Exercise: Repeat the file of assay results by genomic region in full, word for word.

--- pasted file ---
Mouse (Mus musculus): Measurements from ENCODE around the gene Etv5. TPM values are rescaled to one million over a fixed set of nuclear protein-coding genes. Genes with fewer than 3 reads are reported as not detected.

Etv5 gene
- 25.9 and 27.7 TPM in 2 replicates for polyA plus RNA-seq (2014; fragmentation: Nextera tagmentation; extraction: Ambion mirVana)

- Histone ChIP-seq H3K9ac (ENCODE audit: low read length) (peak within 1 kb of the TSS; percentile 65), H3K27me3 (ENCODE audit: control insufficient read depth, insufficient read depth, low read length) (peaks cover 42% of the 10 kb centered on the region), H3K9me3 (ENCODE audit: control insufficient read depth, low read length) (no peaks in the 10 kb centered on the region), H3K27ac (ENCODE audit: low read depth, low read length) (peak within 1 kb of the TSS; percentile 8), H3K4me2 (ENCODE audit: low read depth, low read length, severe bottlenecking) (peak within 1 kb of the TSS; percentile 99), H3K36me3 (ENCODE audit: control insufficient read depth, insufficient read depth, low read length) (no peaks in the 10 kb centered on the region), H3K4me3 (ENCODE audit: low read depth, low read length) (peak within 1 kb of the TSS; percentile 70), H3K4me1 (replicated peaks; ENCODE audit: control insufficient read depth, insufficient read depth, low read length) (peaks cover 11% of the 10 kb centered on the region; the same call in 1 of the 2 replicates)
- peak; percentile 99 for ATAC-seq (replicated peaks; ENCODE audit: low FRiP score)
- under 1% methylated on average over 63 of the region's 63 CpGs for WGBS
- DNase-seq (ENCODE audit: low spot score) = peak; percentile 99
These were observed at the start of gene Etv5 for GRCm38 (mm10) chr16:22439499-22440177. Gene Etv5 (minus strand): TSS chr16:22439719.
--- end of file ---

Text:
Mouse (Mus musculus): Measurements from ENCODE around the gene Etv5. TPM values are rescaled to one million over a fixed set of nuclear protein-coding genes. Genes with fewer than 3 reads are reported as not detected.

Etv5 gene
- 25.9 and 27.7 TPM in 2 replicates for polyA plus RNA-seq (2014; fragmentation: Nextera tagmentation; extraction: Ambion mirVana)

- Histone ChIP-seq H3K9ac (ENCODE audit: low read length) (peak within 1 kb of the TSS; percentile 65), H3K27me3 (ENCODE audit: control insufficient read depth, insufficient read depth, low read length) (peaks cover 42% of the 10 kb centered on the region), H3K9me3 (ENCODE audit: control insufficient read depth, low read length) (no peaks in the 10 kb centered on the region), H3K27ac (ENCODE audit: low read depth, low read length) (peak within 1 kb of the TSS; percentile 8), H3K4me2 (ENCODE audit: low read depth, low read length, severe bottlenecking) (peak within 1 kb of the TSS; percentile 99), H3K36me3 (ENCODE audit: control insufficient read depth, insufficient read depth, low read length) (no peaks in the 10 kb centered on the region), H3K4me3 (ENCODE audit: low read depth, low read length) (peak within 1 kb of the TSS; percentile 70), H3K4me1 (replicated peaks; ENCODE audit: control insufficient read depth, insufficient read depth, low read length) (peaks cover 11% of the 10 kb centered on the region; the same call in 1 of the 2 replicates)
- peak; percentile 99 for ATAC-seq (replicated peaks; ENCODE audit: low FRiP score)
- under 1% methylated on average over 63 of the region's 63 CpGs for WGBS
- DNase-seq (ENCODE audit: low spot score) = peak; percentile 99
These were observed at the start of gene Etv5 for GRCm38 (mm10) chr16:22439499-22440177. Gene Etv5 (minus strand): TSS chr16:22439719.